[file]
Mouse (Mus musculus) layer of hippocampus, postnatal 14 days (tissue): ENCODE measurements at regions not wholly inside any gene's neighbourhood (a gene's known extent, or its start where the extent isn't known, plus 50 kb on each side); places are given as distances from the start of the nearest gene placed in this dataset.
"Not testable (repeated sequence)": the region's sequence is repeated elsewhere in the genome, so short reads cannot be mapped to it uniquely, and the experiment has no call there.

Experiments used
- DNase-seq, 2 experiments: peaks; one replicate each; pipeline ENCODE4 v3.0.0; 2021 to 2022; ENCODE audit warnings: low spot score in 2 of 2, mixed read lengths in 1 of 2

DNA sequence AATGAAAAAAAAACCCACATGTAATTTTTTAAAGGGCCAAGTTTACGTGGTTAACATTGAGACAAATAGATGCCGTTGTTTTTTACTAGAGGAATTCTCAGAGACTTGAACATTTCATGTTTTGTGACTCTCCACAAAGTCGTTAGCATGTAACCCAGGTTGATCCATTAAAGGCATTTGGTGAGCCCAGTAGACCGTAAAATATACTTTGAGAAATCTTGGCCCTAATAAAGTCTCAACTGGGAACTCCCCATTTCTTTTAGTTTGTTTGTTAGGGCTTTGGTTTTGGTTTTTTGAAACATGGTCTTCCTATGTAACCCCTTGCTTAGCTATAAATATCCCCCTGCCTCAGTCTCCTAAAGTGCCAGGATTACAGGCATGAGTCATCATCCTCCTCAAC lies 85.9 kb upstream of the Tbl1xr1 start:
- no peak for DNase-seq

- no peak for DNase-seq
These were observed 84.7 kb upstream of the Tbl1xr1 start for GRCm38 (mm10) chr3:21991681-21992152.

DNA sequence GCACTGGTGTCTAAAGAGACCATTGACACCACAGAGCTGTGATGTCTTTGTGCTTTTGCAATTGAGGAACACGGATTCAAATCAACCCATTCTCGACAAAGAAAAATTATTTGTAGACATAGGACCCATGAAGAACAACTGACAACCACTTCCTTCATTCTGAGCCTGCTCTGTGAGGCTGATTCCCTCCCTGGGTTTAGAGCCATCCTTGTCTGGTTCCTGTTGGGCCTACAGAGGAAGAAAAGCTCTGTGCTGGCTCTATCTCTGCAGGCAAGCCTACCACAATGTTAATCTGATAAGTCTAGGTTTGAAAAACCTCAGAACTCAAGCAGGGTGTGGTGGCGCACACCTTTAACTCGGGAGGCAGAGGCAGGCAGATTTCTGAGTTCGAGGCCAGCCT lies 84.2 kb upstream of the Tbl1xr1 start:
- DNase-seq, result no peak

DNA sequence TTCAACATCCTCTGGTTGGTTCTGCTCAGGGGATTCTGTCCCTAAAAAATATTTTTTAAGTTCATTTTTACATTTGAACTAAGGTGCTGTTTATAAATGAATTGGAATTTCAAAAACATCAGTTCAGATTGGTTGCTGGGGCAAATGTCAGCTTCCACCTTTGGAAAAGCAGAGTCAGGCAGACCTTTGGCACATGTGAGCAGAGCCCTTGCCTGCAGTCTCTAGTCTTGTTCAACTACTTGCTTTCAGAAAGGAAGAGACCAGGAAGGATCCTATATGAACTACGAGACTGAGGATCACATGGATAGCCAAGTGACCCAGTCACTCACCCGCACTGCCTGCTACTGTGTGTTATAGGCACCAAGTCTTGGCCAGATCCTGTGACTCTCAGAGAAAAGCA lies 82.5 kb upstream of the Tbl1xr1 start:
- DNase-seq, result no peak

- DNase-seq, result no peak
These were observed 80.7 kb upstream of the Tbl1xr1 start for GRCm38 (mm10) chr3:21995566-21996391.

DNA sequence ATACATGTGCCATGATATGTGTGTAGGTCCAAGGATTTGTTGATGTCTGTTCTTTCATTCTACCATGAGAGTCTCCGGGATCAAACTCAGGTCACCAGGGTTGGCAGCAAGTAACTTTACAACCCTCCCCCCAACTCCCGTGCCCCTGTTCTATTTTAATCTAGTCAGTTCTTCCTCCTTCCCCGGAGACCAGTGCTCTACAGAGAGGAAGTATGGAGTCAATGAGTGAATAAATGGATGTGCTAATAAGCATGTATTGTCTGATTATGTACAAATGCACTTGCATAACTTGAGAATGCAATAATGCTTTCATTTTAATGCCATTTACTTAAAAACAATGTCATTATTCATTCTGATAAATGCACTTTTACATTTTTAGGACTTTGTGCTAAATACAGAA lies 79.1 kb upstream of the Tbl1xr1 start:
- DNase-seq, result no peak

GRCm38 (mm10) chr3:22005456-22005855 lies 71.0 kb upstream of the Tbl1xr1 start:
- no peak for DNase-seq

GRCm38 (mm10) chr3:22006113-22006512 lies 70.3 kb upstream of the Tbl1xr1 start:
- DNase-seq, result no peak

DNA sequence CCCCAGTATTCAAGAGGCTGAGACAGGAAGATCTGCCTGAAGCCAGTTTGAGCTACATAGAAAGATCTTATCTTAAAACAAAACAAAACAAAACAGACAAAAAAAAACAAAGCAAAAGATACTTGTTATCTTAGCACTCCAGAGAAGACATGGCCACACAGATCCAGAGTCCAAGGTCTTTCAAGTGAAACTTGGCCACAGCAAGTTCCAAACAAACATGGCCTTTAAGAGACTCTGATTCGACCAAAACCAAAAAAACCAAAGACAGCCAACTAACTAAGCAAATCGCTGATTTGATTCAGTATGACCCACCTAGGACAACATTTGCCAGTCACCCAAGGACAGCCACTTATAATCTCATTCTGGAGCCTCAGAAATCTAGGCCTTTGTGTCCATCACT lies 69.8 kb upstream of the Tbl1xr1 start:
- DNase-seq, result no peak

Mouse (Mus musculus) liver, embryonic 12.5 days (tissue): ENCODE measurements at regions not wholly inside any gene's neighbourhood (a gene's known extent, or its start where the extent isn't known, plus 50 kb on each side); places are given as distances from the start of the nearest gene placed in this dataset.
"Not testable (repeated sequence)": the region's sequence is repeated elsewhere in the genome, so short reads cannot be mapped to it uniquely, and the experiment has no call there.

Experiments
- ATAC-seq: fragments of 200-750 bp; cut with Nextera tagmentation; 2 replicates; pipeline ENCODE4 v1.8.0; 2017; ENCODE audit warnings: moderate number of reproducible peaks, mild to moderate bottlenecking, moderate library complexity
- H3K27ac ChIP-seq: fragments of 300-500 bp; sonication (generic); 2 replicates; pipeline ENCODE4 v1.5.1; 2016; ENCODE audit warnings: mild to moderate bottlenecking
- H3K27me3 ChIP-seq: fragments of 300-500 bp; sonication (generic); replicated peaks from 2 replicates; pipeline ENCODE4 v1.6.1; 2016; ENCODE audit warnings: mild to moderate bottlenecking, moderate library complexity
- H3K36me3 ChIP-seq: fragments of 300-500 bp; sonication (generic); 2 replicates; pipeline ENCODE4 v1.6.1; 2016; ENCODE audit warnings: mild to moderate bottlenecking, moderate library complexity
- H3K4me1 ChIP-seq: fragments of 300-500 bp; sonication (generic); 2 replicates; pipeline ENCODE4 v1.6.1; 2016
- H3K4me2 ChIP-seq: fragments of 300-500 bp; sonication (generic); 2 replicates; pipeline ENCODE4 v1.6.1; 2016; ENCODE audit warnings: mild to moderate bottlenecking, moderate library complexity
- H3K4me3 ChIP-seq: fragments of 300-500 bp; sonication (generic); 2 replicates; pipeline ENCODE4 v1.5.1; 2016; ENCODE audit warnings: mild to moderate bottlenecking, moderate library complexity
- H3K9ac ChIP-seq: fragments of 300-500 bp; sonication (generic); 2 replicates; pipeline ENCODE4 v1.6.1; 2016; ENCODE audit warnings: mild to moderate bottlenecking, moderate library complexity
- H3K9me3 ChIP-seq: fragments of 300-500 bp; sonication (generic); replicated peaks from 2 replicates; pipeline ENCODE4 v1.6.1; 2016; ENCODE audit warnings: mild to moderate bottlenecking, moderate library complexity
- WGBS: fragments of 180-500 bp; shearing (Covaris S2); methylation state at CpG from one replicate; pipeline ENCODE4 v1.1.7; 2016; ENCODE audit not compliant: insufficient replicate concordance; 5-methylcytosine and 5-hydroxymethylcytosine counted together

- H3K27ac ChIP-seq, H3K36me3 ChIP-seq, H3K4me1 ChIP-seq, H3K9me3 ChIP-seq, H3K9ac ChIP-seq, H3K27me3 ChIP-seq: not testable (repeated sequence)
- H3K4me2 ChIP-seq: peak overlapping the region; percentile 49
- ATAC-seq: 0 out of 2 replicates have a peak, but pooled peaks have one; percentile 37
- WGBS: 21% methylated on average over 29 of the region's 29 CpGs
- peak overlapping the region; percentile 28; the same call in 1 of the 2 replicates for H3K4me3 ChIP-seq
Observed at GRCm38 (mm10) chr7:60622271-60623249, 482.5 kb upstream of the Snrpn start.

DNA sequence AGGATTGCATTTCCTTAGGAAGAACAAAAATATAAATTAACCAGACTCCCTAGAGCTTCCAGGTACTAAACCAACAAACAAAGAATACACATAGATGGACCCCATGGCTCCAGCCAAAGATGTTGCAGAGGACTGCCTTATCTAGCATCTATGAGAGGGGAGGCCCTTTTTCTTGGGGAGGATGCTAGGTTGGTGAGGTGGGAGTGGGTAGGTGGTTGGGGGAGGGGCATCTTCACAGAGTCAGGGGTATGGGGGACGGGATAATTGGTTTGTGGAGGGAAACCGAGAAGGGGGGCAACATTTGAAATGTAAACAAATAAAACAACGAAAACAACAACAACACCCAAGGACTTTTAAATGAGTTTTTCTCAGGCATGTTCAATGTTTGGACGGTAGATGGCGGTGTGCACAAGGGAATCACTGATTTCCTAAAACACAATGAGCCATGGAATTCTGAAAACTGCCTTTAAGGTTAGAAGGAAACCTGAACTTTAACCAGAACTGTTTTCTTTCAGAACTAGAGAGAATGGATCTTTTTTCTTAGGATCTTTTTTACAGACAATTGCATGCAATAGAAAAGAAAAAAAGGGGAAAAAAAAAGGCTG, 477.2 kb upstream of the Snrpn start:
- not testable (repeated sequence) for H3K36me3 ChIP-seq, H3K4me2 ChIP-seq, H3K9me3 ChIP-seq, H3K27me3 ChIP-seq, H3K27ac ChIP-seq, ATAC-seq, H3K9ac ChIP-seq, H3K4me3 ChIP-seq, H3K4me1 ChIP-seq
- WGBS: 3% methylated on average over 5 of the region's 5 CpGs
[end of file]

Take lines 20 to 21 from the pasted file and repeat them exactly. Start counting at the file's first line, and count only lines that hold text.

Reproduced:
- DNase-seq, result no peak

DNA sequence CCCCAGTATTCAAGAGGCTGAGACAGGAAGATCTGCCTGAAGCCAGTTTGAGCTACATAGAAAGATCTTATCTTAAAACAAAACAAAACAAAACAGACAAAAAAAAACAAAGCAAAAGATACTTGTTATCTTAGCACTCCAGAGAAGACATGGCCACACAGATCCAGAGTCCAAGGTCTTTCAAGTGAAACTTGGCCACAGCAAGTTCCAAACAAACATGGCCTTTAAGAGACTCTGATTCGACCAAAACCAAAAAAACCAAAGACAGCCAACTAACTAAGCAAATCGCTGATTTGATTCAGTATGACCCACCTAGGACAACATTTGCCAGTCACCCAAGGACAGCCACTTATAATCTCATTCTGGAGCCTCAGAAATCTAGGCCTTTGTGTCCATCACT lies 69.8 kb upstream of the Tbl1xr1 start: